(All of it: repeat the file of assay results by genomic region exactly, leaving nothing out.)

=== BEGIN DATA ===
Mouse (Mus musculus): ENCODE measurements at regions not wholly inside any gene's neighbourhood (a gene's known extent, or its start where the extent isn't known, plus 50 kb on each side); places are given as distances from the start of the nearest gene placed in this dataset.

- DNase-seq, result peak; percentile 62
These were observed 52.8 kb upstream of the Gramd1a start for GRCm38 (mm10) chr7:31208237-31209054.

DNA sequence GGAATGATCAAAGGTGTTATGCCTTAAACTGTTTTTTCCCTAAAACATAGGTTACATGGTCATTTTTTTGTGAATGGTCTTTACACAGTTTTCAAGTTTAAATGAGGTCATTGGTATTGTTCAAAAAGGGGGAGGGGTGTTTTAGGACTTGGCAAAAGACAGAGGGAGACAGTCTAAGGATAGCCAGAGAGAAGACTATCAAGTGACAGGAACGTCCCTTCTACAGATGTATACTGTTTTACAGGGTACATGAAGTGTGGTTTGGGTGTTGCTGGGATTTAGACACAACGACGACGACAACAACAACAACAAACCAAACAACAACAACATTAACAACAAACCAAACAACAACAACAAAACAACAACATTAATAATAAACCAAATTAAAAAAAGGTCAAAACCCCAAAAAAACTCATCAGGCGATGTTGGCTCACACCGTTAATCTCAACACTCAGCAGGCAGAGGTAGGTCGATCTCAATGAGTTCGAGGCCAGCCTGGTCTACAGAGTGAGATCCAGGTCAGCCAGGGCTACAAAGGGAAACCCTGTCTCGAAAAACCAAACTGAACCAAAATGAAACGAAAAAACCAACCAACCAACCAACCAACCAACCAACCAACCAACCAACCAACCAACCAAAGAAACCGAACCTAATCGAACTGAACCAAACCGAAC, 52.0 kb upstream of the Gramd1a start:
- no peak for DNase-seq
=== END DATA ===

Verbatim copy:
Mouse (Mus musculus): ENCODE measurements at regions not wholly inside any gene's neighbourhood (a gene's known extent, or its start where the extent isn't known, plus 50 kb on each side); places are given as distances from the start of the nearest gene placed in this dataset.

- DNase-seq, result peak; percentile 62
These were observed 52.8 kb upstream of the Gramd1a start for GRCm38 (mm10) chr7:31208237-31209054.

DNA sequence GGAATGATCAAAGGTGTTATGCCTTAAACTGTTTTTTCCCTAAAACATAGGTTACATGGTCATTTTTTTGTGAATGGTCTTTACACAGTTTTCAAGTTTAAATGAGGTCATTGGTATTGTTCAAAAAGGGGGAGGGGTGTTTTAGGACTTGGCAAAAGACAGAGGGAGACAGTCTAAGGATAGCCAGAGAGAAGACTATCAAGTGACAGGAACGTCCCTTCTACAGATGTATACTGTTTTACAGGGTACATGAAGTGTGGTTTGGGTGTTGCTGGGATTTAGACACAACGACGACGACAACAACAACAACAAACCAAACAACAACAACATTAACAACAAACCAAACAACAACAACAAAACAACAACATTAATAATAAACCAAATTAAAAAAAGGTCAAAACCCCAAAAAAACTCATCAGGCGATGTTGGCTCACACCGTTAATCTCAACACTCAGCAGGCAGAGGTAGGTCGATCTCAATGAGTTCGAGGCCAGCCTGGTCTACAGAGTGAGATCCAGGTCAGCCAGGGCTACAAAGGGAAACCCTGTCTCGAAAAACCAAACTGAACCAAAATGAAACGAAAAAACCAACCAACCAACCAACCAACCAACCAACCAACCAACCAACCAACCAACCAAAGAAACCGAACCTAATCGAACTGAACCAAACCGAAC, 52.0 kb upstream of the Gramd1a start:
- no peak for DNase-seq